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Budapest lands Finals as ITF revamps Fed Cup

The International Tennis Federation (ITF) has followed through on its pledge to implement similar reform plans for its Fed Cup tournament as those introduced for the Davis Cup, while Budapest has sealed a three-year contract to stage the finals of the new-look women’s national team event.

The ITF today (Thursday) announced a new ‘World Cup of Tennis’ format for the Fed Cup, including the launch of the 2020 Finals in the Hungarian capital from April 14-19 next year. The Finals will be staged at the Laszlo Papp Budapest Sports Arena on clay on two match courts for three years through to 2022. This means that this year’s final between Australia and France in Perth will be the last staged on ‘home’ ground.

The new Fed Cup format will see an increase from eight to 20 nations competing each year to become world champions, with 12 nations qualifying for the Fed Cup Finals where they will compete for a total prize fund of $18m (€15.8m), with $12m going to players and the remainder to national associations.

Sixteen nations will compete in the 2020 Fed Cup Qualifiers on February 7-8 on a home-and-away basis over five matches to earn one of eight places in the Finals, where they will join the previous year’s finalists, Australia and France, host nation Hungary and one wild card nation to be confirmed.

The Finals will feature a round-robin format with four groups of three teams, followed by knock-out semi-finals and final. The top two nations will be guaranteed a place in the following year’s Finals, while the nations finishing third to 10th will contest the following year’s Qualifiers. All matches will consist of two singles and one doubles.

The new format was approved by the ITF Board following an extensive review and consultation process with national associations, the Women’s Tennis Association (WTA) and WTA Player Council. The ITF said the format respects the existing women’s tennis calendar by reducing Fed Cup to two weeks of competition in existing Fed Cup weeks. The Federation added that the changes support player health through the extension of the off season by moving the Finals from November to April.

There will be no change to the format of the regional group events, which will continue to consist of week-long round-robin tournaments. With the expansion of the elite level of the competition, the number of nations qualifying from the regional Group I events for the Fed Cup Play-offs has doubled from four to eight. These nations will face the eight losing nations from the Fed Cup Qualifiers to earn a place in the following year’s Qualifiers.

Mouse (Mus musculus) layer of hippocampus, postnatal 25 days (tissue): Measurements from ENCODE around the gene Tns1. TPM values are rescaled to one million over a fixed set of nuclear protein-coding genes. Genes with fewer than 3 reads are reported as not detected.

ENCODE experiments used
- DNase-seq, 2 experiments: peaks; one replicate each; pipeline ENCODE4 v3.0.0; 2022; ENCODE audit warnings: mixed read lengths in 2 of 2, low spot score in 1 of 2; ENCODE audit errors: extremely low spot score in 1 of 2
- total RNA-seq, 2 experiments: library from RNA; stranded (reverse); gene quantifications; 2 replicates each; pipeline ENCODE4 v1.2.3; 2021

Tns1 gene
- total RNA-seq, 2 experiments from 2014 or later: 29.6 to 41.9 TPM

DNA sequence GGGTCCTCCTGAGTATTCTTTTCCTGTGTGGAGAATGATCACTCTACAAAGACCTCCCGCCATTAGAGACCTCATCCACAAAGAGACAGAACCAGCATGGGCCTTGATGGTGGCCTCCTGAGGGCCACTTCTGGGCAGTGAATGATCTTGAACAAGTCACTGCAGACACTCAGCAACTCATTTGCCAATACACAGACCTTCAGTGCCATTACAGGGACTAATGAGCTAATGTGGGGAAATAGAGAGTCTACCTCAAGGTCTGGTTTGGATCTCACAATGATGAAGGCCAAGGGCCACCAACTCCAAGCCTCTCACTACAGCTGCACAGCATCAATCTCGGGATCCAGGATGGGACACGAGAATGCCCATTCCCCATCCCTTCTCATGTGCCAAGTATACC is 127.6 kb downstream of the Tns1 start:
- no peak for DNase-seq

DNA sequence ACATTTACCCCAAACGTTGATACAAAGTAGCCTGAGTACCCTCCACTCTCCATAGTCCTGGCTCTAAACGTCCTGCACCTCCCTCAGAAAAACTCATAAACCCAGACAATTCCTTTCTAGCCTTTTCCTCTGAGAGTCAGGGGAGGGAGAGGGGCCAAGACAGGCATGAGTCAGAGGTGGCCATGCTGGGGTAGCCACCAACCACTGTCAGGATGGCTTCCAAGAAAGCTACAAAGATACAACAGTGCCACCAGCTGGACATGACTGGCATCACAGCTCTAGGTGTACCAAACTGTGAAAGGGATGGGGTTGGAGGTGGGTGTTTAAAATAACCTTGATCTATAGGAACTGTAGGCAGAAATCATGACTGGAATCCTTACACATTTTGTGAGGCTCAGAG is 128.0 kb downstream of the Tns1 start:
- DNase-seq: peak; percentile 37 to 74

Under the stewardship of president David Haggerty, the ITF has introduced a substantial overhaul of the men’s Davis Cup. In August 2018, member nations of the ITF voted in favour of a major reform package for the national team tournament.

The ITF has since maintained that the Fed Cup will not be left behind and Haggerty this month pledged to follow through on plans to revamp the competition as part of his manifesto for re-election as president.

Haggerty said today: “The launch of the Fed Cup by BNP Paribas Finals will create a festival of tennis that elevates this flagship women’s team competition to a new level, yet remains loyal to the historic core of the Fed Cup.

“We pledged to our national associations during the 2018 AGM that we would introduce reforms that will grow the competition’s global audience and enable greater investment into the future of the sport. We believe this bold new Fed Cup format delivers this pledge.”

Commenting on the award of the Finals contract, Balázs Fürjes‏, Hungarian Secretary of State of Budapest’s Development and International Sports Events, said: “The announcement of Budapest as host for the new Fed Cup by BNP Paribas Finals is the jewel in the crown of the city’s global tennis ambitions and underlines our status as one of the prime global capitals of sport.”

The increased prize money for Fed Cup starting in 2020 will include an additional $4.9m for nations competing below the elite level of the competition.

Read this: Budapest builds on the lessons from failed Olympic bid

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